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Peterson Appeal Opinion

Peterson Appeal Opinion

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Published by: crimefile on Jul 27, 2011
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2011 IL App. (3d) 100513Opinion filed July 26, 2011IN THEAPPELLATE COURT OF ILLINOISTHIRD DISTRICTA.D., 2011THE PEOPLE OF THE STATE OF ILLINOIS,) Appeal from the Circuit Court)of the 12th Judicial Circuit,Plaintiff-Appellant,)Will County, Illinois.))Appeal Nos. 3-10-0513, 3-10-0514,)3-10-0515, 3-10-0546, 3-10-0550v.)Circuit No. 09CF1048)DREW PETERSON,)Honorable)Stephen D. White,Defendant-Appellee.)Judge, Presiding.JUSTICE HOLDRIDGE delivered the judgment of the court, with opinion.Justice Schmidt concurred in the judgment and opinion.Presiding Justice Carter concurred in part and dissented in part, with opinion.
 ¶ 1The defendant, Drew Peterson, was charged with two counts of first degree murder (720ILCS 5/9–1(a)(1), (a)(2) (West 2004)) in connection with the death of Kathleen Savio. During pretrial matters, the circuit court issued several rulings on the admissibility of evidence the Stateintended to present at trial. The State appealed from these rulings, arguing that the court erredwhen it: (1) denied the State’s motion
in limine
to admit certain hearsay statements under thecommon law doctrine of forfeiture by wrongdoing; (2) denied the State’s motion
in limine
2admit other-crimes evidence; and (3) excluded portions of the proposed testimony of attorneyDiane Panos, whom the State had intended to call as an expert witness. 2FACTS ¶ 3On March 1, 2004, Kathleen Savio, the defendant’s third wife, was found dead in her  bathtub. At the time of her death, the Illinois State Police conducted an investigation intoKathleen’s death and a pathologist performed an autopsy. The pathologist concluded thatKathleen had drowned but did not opine on the manner of death. A coroner’s jury subsequentlydetermined that the cause of death was accidental drowning. No charges were filed in connectionwith her death. ¶ 4Several months before Kathleen’s death, the judge presiding over divorce proceedings between Kathleen and the defendant entered a bifurcated judgment for dissolution of their marriage. The court’s judgment reserved issues related to matters such as property distribution, pension, and support. A hearing on those issues had been scheduled for April 2004. ¶ 5The defendant’s fourth wife, Stacy Peterson, disappeared on October 27, 2007. Stacy andthe defendant had been discussing a divorce. Following Stacy’s disappearance, Kathleen’s bodywas exhumed and two additional autopsies were conducted. The pathologists who conducted theautopsies concluded that Kathleen’s death was a homicide. ¶ 6On May 7, 2009, the State charged the defendant with the murder of Kathleen. During pretrial proceedings, the defendant contested the admissibility of some of the evidence the Stateintended to present at trial. Three rulings of the circuit court on these matters are the subject of this appeal. The State has appealed each of these rulings separately by filing three discrete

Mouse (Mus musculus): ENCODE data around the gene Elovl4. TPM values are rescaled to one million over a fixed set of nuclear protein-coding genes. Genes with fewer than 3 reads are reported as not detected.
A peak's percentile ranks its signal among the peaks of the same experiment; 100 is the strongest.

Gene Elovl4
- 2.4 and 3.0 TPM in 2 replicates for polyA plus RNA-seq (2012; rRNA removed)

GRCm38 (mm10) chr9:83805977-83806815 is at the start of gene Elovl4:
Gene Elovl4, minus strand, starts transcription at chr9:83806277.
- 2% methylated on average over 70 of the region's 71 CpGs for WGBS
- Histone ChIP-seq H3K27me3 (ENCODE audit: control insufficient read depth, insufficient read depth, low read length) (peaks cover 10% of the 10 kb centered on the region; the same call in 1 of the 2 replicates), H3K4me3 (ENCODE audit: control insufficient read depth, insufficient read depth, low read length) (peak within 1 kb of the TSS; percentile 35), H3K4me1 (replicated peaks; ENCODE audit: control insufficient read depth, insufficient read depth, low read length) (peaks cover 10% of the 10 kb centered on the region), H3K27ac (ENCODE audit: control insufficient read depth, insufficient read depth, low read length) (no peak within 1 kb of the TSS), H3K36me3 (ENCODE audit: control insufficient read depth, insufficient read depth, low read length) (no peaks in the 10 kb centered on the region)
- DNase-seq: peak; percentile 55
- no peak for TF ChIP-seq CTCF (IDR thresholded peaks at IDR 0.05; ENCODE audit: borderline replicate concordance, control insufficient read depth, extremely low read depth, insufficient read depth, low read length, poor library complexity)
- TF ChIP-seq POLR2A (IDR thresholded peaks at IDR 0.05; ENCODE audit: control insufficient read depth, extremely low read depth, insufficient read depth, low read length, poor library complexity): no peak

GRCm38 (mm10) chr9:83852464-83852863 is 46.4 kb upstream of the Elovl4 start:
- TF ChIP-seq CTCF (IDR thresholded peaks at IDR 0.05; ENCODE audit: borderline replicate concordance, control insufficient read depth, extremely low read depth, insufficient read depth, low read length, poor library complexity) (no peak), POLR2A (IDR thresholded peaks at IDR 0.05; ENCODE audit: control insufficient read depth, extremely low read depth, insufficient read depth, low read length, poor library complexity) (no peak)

The State’s motion had included four statements made by Stacy, but the Statewithdrew one of the statements at the hearing on the State’s motion.3interlocutory appeals which were consolidated for briefing. Each of the three appeals arediscussed in turn below. ¶ 7I. APPEAL NO. 3–10–0514: ADMISSIBILITY OF HEARSAY STATEMENTS ¶ 8In appeal No. 3–10–0514, the State challenges the circuit court’s refusal to admit certainhearsay statements allegedly made by Kathleen and Stacy. On January 4, 2010, the State filed amotion in
arguing that eleven statements made by Kathleen and three
statements made byStacy were admissible under section 115–10.6 of the Code of Criminal Procedure of 1963 (Code)(725 ILCS 5/115–10.6 (West 2008) (hearsay exception for the intentional murder of a witness))and under the common law doctrine of forfeiture by wrongdoing. Section 115–10.6 of the Code provides that "[a] statement is not rendered inadmissible by the hearsay rule if it is offeredagainst a party that has killed the declarant in violation of clauses (a)(1) and (a)(2) of Section 9–1of the Criminal Code of 1961 intending to procure the unavailability of the declarant as a witnessin a criminal or civil proceeding." 725 ILCS 5/115–10.6(a) (West 2008). The statute requiresthe circuit court to conduct a pretrial hearing to determine the admissibility of any statementsoffered pursuant to the statute. 725 ILCS 5/115–10.6(e) (West 2008). During the hearing, the proponent of the statement bears the burden of establishing by a preponderance of the evidence:(1) that the adverse party murdered the declarant and that the murder was intended to cause theunavailability of the declarant as a witness; (2) that the time, content, and circumstances of thestatements provide "sufficient safeguards of reliability"; and (3) that "the interests of justice will best be served by admission of the statement into evidence." 725 ILCS 5/115–10.6(e) (West

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